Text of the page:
“Riding is at risk” as 250 schools have closed since 2018 – although there has been a slight increase in participation in horse sport.
These were key findings announced at the 2023 National Equine Forum on 2 March, in a session on the opportunities and challenges for the future of the equestrian sector.
“I think we can all recognise that riding schools are the lifeblood of participation,” he said. “With that in mind, should we be concerned that riding is at risk? The BHS carried out research to understand how the recreational riding landscape is changing.”
Mr Hick said the BHS asked all local authorities in England, Scotland and Wales, to ask how many animal licences involving horses each had issues. Almost 100% responded.
“We’ve seen a 15% drop in riding schools,” Mr Hick said. “That’s 250 less than in 2018, leaving just 1,497 in Great Britain, giving 1.5m fewer riding lessons.
“When you think about it, that means for potential equestrians, 1.5m fewer opportunities for children, or adults, to build a love of horses and experience the benefits of riding. It’s an extreme decline, which is very concerning.”
Mr Hick added that there is a positive side; demand on rising schools has “never been stronger”. Most centres report waiting lists, he said.
“So why the decline?” he asked. “The most common reason is that owners are retiring, or the staffing crisis is preventing them recruiting enough staff to run their centres.”
There has also been a huge increase in the number of horse-related licences for non-riding businesses such as pony parties and equine-assisted learning centres, giving people their first experience of horses and “the start of a passion we must nurture”.
“We know the horse-human relationship can be transformational; we know most recreational and professional riders start their journeys as children in riding schools.”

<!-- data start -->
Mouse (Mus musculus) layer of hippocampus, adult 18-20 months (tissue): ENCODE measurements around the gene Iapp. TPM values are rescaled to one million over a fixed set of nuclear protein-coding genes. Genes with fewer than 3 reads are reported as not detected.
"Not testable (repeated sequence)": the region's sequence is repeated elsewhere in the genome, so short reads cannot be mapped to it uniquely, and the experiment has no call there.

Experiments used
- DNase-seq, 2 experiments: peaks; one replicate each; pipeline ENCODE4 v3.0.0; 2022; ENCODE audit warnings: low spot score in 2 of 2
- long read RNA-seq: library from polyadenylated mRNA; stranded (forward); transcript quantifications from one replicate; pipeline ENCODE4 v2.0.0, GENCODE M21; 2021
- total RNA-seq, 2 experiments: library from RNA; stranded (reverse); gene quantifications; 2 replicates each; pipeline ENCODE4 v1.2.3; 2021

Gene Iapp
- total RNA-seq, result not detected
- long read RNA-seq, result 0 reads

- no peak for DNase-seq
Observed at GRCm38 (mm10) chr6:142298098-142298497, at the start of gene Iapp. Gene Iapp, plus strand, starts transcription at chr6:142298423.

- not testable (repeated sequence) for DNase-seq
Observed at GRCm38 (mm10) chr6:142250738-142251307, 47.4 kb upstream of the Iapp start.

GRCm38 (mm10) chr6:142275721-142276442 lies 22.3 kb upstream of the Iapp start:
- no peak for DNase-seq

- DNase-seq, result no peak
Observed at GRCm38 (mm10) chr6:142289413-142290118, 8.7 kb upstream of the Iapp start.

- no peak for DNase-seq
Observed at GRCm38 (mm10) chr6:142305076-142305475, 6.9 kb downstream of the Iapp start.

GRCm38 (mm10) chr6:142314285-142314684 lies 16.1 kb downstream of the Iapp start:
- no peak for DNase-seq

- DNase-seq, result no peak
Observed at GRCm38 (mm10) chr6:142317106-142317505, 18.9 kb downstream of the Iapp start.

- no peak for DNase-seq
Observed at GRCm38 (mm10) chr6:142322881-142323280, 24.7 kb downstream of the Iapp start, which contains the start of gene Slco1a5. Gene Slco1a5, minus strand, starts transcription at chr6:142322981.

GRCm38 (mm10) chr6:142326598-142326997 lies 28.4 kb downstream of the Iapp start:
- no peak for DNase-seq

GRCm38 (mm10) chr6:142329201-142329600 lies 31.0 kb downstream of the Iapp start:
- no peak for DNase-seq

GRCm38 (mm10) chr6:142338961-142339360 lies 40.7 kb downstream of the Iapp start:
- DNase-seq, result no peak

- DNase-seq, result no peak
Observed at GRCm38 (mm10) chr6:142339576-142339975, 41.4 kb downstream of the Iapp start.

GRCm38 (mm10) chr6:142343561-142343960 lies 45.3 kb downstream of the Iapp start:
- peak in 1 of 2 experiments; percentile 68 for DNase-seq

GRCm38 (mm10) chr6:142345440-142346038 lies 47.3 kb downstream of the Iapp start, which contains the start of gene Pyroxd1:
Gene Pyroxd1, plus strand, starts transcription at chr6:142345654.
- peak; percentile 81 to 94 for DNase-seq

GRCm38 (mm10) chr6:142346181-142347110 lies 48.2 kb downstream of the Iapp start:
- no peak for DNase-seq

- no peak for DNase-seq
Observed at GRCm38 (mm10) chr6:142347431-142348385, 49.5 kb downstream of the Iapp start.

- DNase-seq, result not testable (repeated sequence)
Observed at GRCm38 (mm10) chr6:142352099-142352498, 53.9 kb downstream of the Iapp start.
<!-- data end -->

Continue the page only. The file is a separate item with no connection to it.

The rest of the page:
Mr Hick said a priority must be to continue to address workforce issues – he said the BHS has had 1,400 applications for its education grant announced at last year’s forum – and provide practical business support to riding schools.
“We must come together as an industry to promote the benefits of riding in holistic terms, most importantly to the non-riding public,” he said. “I do believe riding is at risk; it’s our responsibility to collaborate and lead the transformation that’s under way.”
During a panel discussion, Defra minister Lord Benyon was asked about the possibility of business rates relief for riding schools; H&H has reported that many have been hit hard by huge increases.
“I will look at anything to reverse that rather shocking statistic,” he said. “There has been some rate relief through Covid but I think that’s tinkering with the problem, and if there’s a scheme that could be bespoke, and arranged with the Treasury, I can’t tell you at this stage. That sort of thing happens in budgets, but we’re alert to the problem and if there are clever things we can do, I’ll give them some heft in Government if I can.”
British Equestrian Trade Association (BETA) executive director Claire Williams revealed the initial findings of the 2022/23 BETA national equestrian survey; research is conducted every four to five years to assess trends in horse ownership, riding and expenditure.
The first results from the first of three phases of research show a small increase in participation; 3.2m, or 4.8% of the population, had ridden a horse in the past 12 months, compared to 4.7% in 2018, and 4.3% in 2014.
There was a slight decline in the number of households responsible for horses’ daily care; a drop from 1.4% to 1.2%, leaving 331,000, but the number of “regular” riders, who ride at least once a month, has increased from 1.8m to 1.82m, and of those, 26% ride at least weekly.
Of an estimated 6m people who did ride but do not now, “cost remains the main factor”, Ms Williams said, especially for those aged between 35 and 64, but “change in lifestyle” is a factor in stopping riding, for the first time.
“But more than one in two lapsed riders would be interested in returning,” Ms Williams said. “Converting ex-riders tends to be easier than attracting new people, but what’s harder to overcome is that the two most common barriers are costs and lack of time. Key to the future of the sport is attracting new people and encouraging lapsed ones to return to the field.”
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